It’s the off-season, so it’s time to be making changes to your cyclocross bike after what you experienced last season. For some, that could mean swapping brakes. Daimeon Shanks, pro mechanic and co-owner of The Service Course repair shop in Boulder, Colorado, will show you the finicky way of the cyclocross brake. Daimo shares his setup tips and tricks. Missed the last article on weather-proofing cables and housing? Go back and check it out. Also, be sure to see our authoritative, comprehensive article on cyclocross brakes including reviews, set up tips, and a full explanation of fork chatter in Issue 7 in print, as well as our technical analysis and review of the Avid Shorty Ultimate cantilever brakes published online last month.
by Daimeon Shanks
Cyclocross Brake Setup
After 16 years in the sport of cyclocross, there are many, many things that I take for granted as general knowledge. Recently, I helped a friend prepare for her very first ’cross race, and one piece of advice I gave her is something that we should all be reminded of from time to time – whether you’re a complete novice or an old hand. Your brakes just aren’t going to be really strong, especially if you’re used to hydraulic discs. There’s no way around it; the unique demands of cyclocross racing necessitate designs that compromise balance tire clearance, mud clearance, heel clearance, and braking power.
There are several brake options available these days, but the tried and true ‘Mafac’ style cyclocross brake is still the most predominant and effective option for all racing conditions. They provide plenty of mud clearance, the ability to remove wheels without opening them, and look damned retro-cool. The one thing they are not, however, is easy to set up.
One of the more overlooked aspects of brake performance is also one of the easiest to address: Keep you cables as smooth as a baby’s bum and you’ll generate more braking power with less lever pull.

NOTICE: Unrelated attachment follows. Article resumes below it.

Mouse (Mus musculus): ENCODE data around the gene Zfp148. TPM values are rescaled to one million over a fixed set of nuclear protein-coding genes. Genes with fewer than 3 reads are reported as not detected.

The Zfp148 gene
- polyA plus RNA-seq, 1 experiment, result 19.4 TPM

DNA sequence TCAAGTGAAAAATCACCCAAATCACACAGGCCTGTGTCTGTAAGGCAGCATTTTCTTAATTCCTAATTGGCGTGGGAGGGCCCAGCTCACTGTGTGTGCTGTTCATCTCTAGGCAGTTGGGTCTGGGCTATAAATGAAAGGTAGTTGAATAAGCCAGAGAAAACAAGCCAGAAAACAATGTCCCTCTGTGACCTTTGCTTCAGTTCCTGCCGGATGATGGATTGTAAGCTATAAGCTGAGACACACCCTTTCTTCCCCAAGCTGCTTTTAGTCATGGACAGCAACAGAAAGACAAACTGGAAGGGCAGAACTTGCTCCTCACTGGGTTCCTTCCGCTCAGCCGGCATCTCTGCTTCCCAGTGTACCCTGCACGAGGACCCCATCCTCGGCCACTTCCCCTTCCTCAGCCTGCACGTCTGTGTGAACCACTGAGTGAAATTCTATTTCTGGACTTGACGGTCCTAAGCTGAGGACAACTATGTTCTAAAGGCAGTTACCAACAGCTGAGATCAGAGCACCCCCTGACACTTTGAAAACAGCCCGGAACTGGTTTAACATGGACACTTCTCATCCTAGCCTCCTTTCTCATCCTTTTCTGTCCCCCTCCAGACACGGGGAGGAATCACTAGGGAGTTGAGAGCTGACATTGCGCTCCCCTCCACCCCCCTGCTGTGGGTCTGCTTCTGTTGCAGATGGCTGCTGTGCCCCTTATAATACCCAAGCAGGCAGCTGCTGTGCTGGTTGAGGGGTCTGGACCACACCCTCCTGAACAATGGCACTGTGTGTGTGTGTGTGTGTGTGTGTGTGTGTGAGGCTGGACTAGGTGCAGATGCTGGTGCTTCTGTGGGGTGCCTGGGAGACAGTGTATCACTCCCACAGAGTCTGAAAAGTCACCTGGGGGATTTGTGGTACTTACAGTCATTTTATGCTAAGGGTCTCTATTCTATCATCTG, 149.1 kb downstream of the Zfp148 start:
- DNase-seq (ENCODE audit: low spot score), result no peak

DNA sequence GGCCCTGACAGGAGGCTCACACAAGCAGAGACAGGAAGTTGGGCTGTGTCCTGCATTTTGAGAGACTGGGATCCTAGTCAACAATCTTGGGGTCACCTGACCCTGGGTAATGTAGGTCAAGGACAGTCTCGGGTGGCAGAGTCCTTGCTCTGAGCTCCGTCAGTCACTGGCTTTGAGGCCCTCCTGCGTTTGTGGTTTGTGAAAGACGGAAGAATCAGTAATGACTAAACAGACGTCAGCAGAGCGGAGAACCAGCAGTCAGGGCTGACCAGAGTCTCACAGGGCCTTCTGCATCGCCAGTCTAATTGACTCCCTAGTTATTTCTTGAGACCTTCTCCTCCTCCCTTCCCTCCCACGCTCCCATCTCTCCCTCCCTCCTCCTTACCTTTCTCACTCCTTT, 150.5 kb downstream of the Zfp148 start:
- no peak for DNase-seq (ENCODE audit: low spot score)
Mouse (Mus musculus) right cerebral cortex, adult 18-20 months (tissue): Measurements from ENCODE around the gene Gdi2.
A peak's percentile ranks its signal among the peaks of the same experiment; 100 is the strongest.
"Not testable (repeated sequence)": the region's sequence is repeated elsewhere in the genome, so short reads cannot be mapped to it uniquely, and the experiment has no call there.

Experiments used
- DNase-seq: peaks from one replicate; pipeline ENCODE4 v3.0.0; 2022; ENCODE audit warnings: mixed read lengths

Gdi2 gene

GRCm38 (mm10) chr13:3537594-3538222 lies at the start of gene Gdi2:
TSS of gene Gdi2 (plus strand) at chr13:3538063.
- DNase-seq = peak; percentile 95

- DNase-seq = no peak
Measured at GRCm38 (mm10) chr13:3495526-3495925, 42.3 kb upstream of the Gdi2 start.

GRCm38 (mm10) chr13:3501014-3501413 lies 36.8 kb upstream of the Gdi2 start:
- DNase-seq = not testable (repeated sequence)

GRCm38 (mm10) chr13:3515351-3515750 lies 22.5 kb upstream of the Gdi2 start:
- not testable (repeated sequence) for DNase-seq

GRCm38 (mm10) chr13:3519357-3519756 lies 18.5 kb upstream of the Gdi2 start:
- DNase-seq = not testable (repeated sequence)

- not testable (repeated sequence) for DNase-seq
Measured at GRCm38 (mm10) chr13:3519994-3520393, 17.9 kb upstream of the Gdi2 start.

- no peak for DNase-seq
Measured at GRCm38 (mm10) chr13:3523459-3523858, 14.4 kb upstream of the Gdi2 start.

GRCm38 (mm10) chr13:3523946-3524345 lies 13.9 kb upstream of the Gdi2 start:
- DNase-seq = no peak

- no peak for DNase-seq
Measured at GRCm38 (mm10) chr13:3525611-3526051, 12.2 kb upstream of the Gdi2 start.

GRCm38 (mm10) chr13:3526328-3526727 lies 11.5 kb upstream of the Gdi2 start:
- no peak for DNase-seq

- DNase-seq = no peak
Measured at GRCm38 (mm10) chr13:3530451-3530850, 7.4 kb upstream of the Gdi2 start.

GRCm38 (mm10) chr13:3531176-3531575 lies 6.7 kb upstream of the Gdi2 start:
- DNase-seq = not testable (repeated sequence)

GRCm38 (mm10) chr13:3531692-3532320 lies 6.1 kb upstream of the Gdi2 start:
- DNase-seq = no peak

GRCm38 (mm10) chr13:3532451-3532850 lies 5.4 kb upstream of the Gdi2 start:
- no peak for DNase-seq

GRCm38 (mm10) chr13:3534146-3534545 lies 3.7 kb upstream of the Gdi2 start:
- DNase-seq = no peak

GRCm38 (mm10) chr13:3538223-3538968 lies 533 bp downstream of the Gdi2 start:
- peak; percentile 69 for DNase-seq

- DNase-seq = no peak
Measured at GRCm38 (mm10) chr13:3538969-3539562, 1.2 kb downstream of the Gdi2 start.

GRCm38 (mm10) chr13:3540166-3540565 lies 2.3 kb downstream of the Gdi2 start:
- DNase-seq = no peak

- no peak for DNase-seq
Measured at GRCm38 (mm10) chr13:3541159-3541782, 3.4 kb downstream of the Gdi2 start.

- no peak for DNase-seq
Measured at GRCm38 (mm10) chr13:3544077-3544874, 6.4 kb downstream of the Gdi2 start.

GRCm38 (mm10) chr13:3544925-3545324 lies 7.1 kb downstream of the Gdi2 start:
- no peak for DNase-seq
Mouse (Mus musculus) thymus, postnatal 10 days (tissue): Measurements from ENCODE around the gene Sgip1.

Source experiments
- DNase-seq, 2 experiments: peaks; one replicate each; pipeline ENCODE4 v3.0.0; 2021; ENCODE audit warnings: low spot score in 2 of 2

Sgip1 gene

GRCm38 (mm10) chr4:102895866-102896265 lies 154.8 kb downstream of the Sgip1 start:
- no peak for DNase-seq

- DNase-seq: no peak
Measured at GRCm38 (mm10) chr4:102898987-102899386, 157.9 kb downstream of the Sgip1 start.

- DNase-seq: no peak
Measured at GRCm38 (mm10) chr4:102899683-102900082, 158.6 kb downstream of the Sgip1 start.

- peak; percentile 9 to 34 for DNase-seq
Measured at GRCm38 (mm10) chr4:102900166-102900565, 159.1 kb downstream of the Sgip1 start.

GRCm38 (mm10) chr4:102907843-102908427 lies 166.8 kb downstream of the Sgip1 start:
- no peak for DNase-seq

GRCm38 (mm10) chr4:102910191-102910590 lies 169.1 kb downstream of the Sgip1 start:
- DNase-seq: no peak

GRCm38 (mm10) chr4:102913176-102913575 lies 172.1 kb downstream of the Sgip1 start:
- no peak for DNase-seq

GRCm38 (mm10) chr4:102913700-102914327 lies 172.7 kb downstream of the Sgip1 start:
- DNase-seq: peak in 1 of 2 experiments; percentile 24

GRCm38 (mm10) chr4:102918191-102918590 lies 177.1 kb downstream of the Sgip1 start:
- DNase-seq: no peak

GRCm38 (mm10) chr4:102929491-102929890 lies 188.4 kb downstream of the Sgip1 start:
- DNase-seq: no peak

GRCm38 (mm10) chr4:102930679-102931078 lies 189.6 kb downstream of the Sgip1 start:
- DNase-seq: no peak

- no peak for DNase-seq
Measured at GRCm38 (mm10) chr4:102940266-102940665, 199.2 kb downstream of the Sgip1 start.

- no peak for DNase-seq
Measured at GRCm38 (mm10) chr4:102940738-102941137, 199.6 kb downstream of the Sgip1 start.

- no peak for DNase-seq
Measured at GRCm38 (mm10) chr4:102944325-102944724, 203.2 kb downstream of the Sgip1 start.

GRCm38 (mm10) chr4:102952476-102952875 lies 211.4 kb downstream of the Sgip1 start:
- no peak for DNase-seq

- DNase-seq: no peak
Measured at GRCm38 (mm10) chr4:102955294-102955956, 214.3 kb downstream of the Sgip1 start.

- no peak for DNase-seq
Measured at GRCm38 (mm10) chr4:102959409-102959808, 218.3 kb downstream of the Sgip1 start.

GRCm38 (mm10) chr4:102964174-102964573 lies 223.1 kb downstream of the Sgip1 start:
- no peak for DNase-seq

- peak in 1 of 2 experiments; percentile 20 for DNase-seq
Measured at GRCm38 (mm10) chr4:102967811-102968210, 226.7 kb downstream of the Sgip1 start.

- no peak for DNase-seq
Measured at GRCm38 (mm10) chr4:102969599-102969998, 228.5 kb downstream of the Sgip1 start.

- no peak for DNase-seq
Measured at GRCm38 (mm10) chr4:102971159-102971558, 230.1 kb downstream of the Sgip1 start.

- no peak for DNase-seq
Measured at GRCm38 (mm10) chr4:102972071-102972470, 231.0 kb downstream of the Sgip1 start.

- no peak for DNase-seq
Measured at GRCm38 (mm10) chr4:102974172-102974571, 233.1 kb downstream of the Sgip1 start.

First, get the best housing and cables you can. If your kit comes with plastic ferrules, chuck ’em out and replace them with aluminum ones. Aluminum ferrules resist compression better and last much longer. Route your cables so there is minimal amount of kinking and bending. Make them as short as you can get away with; the less housing you have, the less friction there will be.
I usually run the front brake cable over the top of the stem when I can. This may not be as aesthetically pleasing as using a noodle underneath the stem, but results in a smoother cable routing. Don’t worry if you can’t get the front cable hanger directly under the stem; it’s okay if it sits a little to one side or the other.
Straddle cables and Johnny Walker Black have one thing in common – they should be two fingers tall. A lot of the Euro pros, especially the decidedly old school Sven Nys, run their straddle cables much higher, because they believe it reduces front brake chatter. It may be so that back when all steer tubes were 1 inch and forks were only steel, it helped, but in today’s game, keeping your straddle cable low improves braking performance and doesn’t hinder mud clearance as much as you’d think.
If your straddle cable hanger came with multiple grub screws to hold the cable in place (such as the TRP hangers), I’d like to throw out all but one of ‘em. In a race emergency, it’s much easier to loosen and adjust one bolt instead of three. One is plenty to hold your cable in place, but of course, you should manage your own risk.